Saturday, 09 February 2019 00:09
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Fredclarkeara Beverly Danielson

 

SVO 6487
(Fredclarkeara After Midnight 'SVO Dark Beauty' FCC/AOS' x Catasetum Orchidglade 'Davies Ranches' AM/AOS)

With this cross we are taking the nearly perfect darkest burgundy flowers of Fredclarkeara After Midnight 'SVO Dark Beauty' and pairing them with the huge lip and colorful spotted flower of Catasetum Orchidglade. Our experience has taught us that this type of hybrid makes for improved flower form. The flower color of the progeny will range from solid deep burgundy to densely spotted burgundy, and a few might even be light yellow with bold red spots. These will be unique and beautiful flowers. Photo to the right is the flower the cross was named after.  (SVO 6487)

 

SVO 6480      
(Fredclarkeara After Midnight 'SVO' AM/AOS x Catasetum Orchidglade 'Davie Ranches' AM/AOS)

At SVO we are all about developing flowers with new looks and colors.  With this cross, the dark red flowers with very dark burgundy spots of Fredclarkeara After Midnight'SVO' are paired with the huge lip and colorful spotted flower of Catasetum Orchidglade.  Past experience has taught us this type of hybrid makes for improved flower form while allowing for new color combinations.  The flower color of the progeny will range from red and densely spotted to light yellow with bold red spots, and a few will be the darkest burgundy.  There is lots of potential to get unique flowers from this cross.  (SVO 6480)

 

bloom

Photo Credit:  Fred Clarke, Sunset Valley Orchids

(Descriptions courtesy of Fred Clarke, Sunset Valley Orchids)

 

Parentage:

 

(Fredclarkeara After Midnight 'SVO Dark Beauty' FCC/AOS'Catasetum Orchidglade 'Davies Ranches' AM/AOS)

 

 Male (Pollen Provider)

Bloom of Female Parent

 

Top Photo:  Fredclarkeara After Midnight 'SVO Dark Beauty' FCC/AOS'

 

Photo Right:  Catasetum Orchidglade 'Davies Ranches' AM/AOS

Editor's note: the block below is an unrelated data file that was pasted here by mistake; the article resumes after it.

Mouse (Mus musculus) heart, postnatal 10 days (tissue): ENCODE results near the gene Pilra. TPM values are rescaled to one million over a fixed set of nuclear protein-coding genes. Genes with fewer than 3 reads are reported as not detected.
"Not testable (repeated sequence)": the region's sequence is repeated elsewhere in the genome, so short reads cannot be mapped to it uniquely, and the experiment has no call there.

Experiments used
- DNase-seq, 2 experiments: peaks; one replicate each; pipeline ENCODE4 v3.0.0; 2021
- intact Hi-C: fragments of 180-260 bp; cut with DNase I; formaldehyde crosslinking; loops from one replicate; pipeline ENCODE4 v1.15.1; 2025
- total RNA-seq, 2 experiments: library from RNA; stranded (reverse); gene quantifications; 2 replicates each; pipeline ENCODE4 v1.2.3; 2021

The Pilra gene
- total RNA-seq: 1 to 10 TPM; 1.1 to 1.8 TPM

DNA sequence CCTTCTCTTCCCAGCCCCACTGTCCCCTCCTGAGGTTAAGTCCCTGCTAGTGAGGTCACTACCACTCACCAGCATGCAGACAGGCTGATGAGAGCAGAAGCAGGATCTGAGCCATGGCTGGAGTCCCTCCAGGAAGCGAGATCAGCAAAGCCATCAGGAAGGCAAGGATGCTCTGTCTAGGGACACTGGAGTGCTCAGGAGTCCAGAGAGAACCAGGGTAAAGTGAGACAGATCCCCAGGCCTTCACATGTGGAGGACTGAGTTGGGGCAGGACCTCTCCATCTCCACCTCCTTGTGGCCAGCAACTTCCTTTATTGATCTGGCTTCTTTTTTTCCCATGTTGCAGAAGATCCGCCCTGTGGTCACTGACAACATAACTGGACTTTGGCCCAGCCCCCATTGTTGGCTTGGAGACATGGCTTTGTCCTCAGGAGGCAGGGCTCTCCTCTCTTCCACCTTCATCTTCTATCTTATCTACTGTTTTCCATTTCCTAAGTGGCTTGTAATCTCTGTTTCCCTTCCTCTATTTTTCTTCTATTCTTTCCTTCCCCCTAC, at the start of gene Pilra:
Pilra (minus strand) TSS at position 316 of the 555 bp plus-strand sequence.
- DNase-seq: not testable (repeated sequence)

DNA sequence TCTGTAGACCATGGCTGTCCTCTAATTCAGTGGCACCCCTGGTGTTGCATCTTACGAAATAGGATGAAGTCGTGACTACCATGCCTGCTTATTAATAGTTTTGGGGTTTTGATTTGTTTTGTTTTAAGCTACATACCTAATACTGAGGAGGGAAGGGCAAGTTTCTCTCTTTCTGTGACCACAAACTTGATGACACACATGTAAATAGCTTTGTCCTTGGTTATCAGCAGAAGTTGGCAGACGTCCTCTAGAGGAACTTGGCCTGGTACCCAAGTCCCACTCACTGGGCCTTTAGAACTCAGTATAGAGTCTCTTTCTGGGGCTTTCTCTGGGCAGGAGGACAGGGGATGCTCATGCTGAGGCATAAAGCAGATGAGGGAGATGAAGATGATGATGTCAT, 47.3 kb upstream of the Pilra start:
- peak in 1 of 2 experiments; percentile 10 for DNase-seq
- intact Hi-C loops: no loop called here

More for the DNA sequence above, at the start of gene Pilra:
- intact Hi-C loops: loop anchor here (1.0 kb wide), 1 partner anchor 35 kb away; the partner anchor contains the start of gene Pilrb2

Photo Credit:  Fred Clarke, Sunset Valley Orchids

 

Female (Seed Pod)

Bloom of Male Parent

 


(Fredclarkeara After Midnight 'SVO' AM/AOS x Catasetum Orchidglade 'Davie Ranches' AM/AOS)

 

 Male (Pollen Provider)

 

Top Photo:  Fredclarkeara After Midnight 'SVO' AM/AOS'

 

Photo Right:  Catasetum Orchidglade 'Davies Ranches' AM/AOS

 

Photo Credit:  Fred Clarke, Sunset Valley Orchids

 

Female (Seed Pod)

Bloom of Male Parent

 

I know it might seem confusing as to why there are two separate listings for  Fredclarkeara Beverly Danielson and for a time I was confused as well.  Above we have two parings but a closer examination would reveal that both pollen parents are the same, but a different cultivar name (Fredclarkeara After Midnight 'SVO Dark Beauty' FCC/AOS') and (Fredclarkeara After Midnight 'SVO' AM/AOS).  To the cassual grower, this does not mean anything.  'SVO Black Beauty' received a high score than the 'SVO' and the former's flowers might be a little better as far as quality is concerned.  What may be confusing is that on the web site, they are identified as Fredclarkeara, but the tag identifies them as being Catasetum.  Again to the casual grower, this perhaps means little unless exhibiting the orchid for AOS judging.  As far as a show is concerned both  the Catasetum and Fredclarkeara are contained in the Catasetinae sub-division of the Cymbidium Alliance.  In the end, if you hybridize with better quality parents, the offsprinbg result should be of better quality.  Therefore, SVO item 6487 could potentially be better than SVO item 6480.   I am also concluding that SVO Item 6480 was the first attempt, and at a later time Sunset Valley Orchids repeated the process with a better quality pollen provider.

Both of these items have been removed from the current "available" page on Sunset Valley Orchid's web site and can be found in the archive here:  http://sunsetvalleyorchids.com/htm/archive_catasetinae1_master2017.html meaning the next time they be available is through limited divisions, so keep an eye on SVO for his divisions.

 .

 

 

 

Ancestry

 

 

Clowesia warczewitzii

Clowesia Grace Dunn 1959

Clowesia rosea

 Clowesia Rebecca Northen 1971

Clowesia rosea

 Mormodia Painted Desert 1996

Mormodes sinuata

 Fredclarkeara After Dark 2002

Catasetum tenebrosum

Catasetum Donna Wise 1995

Catasetum pileatum

Catasetum Orchidglade 1974

Catasetum expansum

Fredclarkeara After Midnight 2009

Catasetum tenebrosum

Catasetum Donna Wise 1995

Catasetum pileatum

Catasetum Orchidglade 1974

Catasetum expansum

Catasetum Mark Dimmitt 2005 

Catasetum pileatum

Catasetum Orchidglade 1974

Catasetum expansum

Fredclarkeara Beverly Danielson  2017

Catasetum pileatum 

Catasetum Orchidglade 1974 

Catasetum expansum 

 

 

 

 

Species Ancestry  
   
Catasetum expansum  37.5%
Catasetum pileatum  37.5%
Catasetum tenebrosum  12.5%
Clowesia rosea  4.69%
Clowesia warczewitzii  1.56%
Mormodes sinuata  6.25%
   
Hybrid Ancestry  
   
Clowesia Grace Dunn  3.13%
Clowesia Rebecca Northen  6.25%
Catasetum Orchidglade  75%
Catasetum Donna Wise  25%
Mormodia Painted Desert  12.5%
Fredclarkeara After Dark  25%
Catasetum Mark Dimmitt  25%
Fredclarkeara After Midnight  50%

 

Clicking on the images below will reveal these species individual information

37.5% 37.5%  
12.5%
6.25% 4.69% 1.56%